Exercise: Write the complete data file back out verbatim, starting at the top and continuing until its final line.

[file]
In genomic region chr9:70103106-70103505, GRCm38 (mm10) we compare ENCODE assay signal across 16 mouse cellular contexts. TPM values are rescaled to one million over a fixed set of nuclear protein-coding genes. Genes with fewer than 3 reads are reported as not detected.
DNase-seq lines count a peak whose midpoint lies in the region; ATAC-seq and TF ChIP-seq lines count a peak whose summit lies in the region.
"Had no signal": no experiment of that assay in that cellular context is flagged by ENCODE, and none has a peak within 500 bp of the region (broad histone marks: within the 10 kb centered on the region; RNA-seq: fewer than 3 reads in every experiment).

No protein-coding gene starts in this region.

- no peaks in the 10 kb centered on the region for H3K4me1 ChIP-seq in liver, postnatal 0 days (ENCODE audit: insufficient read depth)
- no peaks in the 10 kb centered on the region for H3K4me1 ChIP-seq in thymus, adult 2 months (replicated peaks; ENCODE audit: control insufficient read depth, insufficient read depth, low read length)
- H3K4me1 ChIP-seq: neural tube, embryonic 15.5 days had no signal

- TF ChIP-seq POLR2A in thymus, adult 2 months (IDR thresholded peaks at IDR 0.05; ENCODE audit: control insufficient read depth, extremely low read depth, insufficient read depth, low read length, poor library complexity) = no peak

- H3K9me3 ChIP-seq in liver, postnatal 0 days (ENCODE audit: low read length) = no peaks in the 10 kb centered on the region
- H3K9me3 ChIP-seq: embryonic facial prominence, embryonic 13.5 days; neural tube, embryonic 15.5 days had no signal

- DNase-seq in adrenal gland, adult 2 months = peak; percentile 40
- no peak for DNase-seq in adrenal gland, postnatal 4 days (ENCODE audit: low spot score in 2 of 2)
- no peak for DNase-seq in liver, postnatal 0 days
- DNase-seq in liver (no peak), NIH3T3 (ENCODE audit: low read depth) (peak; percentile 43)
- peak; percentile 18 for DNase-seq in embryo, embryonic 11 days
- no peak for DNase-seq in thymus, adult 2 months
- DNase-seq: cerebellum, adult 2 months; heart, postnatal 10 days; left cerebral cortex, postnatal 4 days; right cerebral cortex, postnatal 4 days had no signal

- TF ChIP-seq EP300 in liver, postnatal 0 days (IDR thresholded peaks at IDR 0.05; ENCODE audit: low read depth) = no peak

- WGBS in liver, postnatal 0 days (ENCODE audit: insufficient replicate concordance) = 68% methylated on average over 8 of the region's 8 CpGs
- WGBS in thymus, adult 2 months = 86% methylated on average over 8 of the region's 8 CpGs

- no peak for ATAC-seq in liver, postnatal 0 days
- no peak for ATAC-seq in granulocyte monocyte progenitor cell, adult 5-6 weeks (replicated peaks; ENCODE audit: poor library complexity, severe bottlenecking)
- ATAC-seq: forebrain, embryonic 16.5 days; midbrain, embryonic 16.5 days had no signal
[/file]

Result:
In genomic region chr9:70103106-70103505, GRCm38 (mm10) we compare ENCODE assay signal across 16 mouse cellular contexts. TPM values are rescaled to one million over a fixed set of nuclear protein-coding genes. Genes with fewer than 3 reads are reported as not detected.
DNase-seq lines count a peak whose midpoint lies in the region; ATAC-seq and TF ChIP-seq lines count a peak whose summit lies in the region.
"Had no signal": no experiment of that assay in that cellular context is flagged by ENCODE, and none has a peak within 500 bp of the region (broad histone marks: within the 10 kb centered on the region; RNA-seq: fewer than 3 reads in every experiment).

No protein-coding gene starts in this region.

- no peaks in the 10 kb centered on the region for H3K4me1 ChIP-seq in liver, postnatal 0 days (ENCODE audit: insufficient read depth)
- no peaks in the 10 kb centered on the region for H3K4me1 ChIP-seq in thymus, adult 2 months (replicated peaks; ENCODE audit: control insufficient read depth, insufficient read depth, low read length)
- H3K4me1 ChIP-seq: neural tube, embryonic 15.5 days had no signal

- TF ChIP-seq POLR2A in thymus, adult 2 months (IDR thresholded peaks at IDR 0.05; ENCODE audit: control insufficient read depth, extremely low read depth, insufficient read depth, low read length, poor library complexity) = no peak

- H3K9me3 ChIP-seq in liver, postnatal 0 days (ENCODE audit: low read length) = no peaks in the 10 kb centered on the region
- H3K9me3 ChIP-seq: embryonic facial prominence, embryonic 13.5 days; neural tube, embryonic 15.5 days had no signal

- DNase-seq in adrenal gland, adult 2 months = peak; percentile 40
- no peak for DNase-seq in adrenal gland, postnatal 4 days (ENCODE audit: low spot score in 2 of 2)
- no peak for DNase-seq in liver, postnatal 0 days
- DNase-seq in liver (no peak), NIH3T3 (ENCODE audit: low read depth) (peak; percentile 43)
- peak; percentile 18 for DNase-seq in embryo, embryonic 11 days
- no peak for DNase-seq in thymus, adult 2 months
- DNase-seq: cerebellum, adult 2 months; heart, postnatal 10 days; left cerebral cortex, postnatal 4 days; right cerebral cortex, postnatal 4 days had no signal

- TF ChIP-seq EP300 in liver, postnatal 0 days (IDR thresholded peaks at IDR 0.05; ENCODE audit: low read depth) = no peak

- WGBS in liver, postnatal 0 days (ENCODE audit: insufficient replicate concordance) = 68% methylated on average over 8 of the region's 8 CpGs
- WGBS in thymus, adult 2 months = 86% methylated on average over 8 of the region's 8 CpGs

- no peak for ATAC-seq in liver, postnatal 0 days
- no peak for ATAC-seq in granulocyte monocyte progenitor cell, adult 5-6 weeks (replicated peaks; ENCODE audit: poor library complexity, severe bottlenecking)
- ATAC-seq: forebrain, embryonic 16.5 days; midbrain, embryonic 16.5 days had no signal